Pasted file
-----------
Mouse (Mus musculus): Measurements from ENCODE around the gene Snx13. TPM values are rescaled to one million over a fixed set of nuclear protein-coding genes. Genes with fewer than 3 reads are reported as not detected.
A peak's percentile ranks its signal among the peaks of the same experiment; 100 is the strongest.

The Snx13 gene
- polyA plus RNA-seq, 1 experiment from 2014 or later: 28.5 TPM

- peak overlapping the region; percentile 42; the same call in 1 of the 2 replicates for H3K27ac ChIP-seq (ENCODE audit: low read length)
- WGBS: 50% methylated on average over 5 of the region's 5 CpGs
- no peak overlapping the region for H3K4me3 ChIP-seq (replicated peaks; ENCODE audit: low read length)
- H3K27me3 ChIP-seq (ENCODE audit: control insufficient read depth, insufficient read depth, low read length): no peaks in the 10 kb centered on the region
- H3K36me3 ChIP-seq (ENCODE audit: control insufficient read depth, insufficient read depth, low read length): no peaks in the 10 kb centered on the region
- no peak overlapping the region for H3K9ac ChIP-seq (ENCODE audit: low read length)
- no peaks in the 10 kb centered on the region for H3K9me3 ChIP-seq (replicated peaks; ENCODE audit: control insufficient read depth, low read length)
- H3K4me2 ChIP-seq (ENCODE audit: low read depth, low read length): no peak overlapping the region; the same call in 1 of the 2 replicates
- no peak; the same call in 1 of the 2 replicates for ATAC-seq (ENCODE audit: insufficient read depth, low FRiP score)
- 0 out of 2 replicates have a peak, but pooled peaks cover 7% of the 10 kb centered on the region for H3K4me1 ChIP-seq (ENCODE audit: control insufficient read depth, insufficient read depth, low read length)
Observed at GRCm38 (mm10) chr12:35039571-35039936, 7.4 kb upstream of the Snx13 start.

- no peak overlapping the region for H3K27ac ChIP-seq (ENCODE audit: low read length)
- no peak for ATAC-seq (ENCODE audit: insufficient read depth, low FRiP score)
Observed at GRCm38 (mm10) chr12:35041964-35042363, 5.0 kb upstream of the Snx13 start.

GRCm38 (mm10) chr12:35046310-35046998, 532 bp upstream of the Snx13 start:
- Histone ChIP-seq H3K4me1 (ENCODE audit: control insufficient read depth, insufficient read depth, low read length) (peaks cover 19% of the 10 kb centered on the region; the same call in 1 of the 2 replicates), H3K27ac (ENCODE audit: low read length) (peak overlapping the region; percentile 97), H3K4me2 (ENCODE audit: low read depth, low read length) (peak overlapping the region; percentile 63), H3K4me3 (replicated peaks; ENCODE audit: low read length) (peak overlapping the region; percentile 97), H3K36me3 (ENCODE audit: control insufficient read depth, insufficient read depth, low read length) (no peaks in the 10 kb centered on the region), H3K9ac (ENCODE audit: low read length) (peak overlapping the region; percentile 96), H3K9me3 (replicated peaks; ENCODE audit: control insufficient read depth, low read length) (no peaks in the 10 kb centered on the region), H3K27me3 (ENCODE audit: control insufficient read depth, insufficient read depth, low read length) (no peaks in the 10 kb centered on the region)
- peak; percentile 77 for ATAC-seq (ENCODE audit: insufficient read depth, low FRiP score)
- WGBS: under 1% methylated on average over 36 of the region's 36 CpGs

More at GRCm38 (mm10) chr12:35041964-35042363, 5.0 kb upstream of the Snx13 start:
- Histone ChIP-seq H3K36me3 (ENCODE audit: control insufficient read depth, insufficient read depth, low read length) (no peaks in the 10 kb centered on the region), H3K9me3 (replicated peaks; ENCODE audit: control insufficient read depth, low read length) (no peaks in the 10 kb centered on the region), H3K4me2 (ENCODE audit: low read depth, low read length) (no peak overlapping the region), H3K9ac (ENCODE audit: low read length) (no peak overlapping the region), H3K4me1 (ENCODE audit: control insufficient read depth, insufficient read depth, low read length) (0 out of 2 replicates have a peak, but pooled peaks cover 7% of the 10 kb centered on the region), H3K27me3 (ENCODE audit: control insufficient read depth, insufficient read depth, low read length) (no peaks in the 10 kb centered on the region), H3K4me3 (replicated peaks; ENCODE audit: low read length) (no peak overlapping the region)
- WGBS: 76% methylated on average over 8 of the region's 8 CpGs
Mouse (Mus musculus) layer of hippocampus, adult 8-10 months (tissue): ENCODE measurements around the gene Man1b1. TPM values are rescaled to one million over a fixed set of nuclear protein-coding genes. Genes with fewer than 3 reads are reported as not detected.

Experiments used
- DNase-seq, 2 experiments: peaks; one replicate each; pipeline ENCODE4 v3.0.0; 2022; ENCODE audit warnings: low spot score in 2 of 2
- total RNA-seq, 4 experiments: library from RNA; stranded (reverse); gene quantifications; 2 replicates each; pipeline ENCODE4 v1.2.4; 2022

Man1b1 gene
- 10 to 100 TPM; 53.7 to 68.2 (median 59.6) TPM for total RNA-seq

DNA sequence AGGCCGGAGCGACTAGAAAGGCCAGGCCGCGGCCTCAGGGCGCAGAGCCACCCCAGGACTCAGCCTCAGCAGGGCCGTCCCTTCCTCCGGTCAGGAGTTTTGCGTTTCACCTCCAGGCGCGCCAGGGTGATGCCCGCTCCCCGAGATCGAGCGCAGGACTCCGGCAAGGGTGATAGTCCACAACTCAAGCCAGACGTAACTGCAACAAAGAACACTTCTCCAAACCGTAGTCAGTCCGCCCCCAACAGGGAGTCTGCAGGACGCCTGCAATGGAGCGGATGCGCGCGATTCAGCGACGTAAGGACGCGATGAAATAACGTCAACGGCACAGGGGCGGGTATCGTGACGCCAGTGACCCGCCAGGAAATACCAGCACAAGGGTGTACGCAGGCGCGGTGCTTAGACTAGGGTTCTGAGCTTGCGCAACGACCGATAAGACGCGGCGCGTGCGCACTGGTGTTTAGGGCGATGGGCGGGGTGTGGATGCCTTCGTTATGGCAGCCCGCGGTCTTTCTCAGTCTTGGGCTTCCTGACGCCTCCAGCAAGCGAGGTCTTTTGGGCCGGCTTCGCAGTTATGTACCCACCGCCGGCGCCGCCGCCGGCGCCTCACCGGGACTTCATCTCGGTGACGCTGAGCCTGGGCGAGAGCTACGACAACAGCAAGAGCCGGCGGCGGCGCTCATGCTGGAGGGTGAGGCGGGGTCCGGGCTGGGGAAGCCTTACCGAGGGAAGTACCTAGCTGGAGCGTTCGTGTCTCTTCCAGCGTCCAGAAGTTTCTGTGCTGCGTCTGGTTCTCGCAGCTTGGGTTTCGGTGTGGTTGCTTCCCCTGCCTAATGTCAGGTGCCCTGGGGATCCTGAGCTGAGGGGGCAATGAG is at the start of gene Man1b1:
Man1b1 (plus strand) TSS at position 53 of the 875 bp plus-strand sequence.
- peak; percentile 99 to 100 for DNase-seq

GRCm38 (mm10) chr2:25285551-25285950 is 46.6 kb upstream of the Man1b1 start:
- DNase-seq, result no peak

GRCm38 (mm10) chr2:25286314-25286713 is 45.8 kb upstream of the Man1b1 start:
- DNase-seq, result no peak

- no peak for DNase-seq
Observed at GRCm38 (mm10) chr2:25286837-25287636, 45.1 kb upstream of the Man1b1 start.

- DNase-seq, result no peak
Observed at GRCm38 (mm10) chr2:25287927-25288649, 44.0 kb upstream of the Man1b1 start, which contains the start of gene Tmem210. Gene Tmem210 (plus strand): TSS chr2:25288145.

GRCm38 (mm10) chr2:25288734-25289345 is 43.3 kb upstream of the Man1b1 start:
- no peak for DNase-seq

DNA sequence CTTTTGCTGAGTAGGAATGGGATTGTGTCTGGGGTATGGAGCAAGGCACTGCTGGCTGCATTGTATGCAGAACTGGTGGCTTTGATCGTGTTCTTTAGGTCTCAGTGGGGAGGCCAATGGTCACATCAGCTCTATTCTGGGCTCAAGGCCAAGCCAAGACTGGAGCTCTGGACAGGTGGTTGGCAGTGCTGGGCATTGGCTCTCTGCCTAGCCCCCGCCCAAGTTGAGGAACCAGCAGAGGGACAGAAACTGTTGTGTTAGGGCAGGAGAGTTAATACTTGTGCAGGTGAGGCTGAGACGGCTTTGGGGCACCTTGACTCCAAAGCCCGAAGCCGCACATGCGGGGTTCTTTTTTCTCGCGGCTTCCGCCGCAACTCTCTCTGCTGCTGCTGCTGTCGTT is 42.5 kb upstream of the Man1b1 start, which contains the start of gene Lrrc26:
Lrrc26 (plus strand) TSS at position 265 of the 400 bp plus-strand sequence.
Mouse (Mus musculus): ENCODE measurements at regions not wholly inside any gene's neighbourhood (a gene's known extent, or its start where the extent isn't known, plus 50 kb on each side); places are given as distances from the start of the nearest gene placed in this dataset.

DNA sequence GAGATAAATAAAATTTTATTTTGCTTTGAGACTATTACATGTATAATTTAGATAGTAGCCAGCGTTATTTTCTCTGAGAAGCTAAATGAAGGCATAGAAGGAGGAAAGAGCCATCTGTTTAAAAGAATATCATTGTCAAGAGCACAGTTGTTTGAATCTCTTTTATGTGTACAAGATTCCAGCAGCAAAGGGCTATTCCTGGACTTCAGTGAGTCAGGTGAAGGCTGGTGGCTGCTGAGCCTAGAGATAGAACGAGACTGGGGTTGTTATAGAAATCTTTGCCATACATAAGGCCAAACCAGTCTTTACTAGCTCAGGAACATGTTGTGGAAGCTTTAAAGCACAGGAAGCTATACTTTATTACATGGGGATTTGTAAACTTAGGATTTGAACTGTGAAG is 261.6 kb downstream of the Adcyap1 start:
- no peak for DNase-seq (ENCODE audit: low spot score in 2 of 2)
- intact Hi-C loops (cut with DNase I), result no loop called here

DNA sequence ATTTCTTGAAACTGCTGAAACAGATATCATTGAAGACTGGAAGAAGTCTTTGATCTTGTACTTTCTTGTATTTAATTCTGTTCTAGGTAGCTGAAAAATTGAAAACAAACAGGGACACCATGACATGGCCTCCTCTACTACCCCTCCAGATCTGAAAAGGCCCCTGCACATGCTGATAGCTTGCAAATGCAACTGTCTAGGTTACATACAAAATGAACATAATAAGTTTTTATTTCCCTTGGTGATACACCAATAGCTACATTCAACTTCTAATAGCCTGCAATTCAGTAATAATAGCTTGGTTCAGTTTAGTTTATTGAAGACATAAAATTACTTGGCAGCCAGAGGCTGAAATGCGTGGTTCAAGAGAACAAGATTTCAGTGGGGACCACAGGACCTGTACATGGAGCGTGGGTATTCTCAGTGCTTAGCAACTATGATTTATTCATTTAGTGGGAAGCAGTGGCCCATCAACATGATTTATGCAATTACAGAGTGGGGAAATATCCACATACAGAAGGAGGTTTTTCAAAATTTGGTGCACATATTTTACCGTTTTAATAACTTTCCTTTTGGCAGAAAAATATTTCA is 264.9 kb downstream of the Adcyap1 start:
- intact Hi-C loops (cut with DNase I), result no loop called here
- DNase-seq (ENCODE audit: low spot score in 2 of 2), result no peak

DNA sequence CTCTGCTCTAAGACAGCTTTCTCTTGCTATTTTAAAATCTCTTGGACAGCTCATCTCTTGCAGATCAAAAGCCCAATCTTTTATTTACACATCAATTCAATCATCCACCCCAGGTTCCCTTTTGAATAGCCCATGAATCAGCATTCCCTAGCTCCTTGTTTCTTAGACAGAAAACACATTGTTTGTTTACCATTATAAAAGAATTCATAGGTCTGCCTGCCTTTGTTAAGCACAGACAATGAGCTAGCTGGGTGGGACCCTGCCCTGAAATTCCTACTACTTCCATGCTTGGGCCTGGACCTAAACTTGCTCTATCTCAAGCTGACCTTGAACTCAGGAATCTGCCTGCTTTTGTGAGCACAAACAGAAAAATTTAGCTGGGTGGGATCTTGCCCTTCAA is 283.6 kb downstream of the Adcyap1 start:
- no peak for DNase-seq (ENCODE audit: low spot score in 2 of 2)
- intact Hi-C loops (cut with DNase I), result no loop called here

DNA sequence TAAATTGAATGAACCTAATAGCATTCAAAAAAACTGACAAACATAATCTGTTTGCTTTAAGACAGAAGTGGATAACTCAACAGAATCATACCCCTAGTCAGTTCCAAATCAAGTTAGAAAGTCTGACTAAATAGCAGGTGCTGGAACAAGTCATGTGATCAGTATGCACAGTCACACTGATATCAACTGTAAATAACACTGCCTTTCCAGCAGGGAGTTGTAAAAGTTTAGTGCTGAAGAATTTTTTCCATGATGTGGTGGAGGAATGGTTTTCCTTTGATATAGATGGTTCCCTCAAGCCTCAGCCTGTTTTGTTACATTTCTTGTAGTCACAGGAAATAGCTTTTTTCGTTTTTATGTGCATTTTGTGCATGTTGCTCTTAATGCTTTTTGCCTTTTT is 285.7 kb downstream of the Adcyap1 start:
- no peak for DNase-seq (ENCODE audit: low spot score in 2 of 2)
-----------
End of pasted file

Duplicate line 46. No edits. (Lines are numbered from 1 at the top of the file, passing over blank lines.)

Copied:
Lrrc26 (plus strand) TSS at position 265 of the 400 bp plus-strand sequence.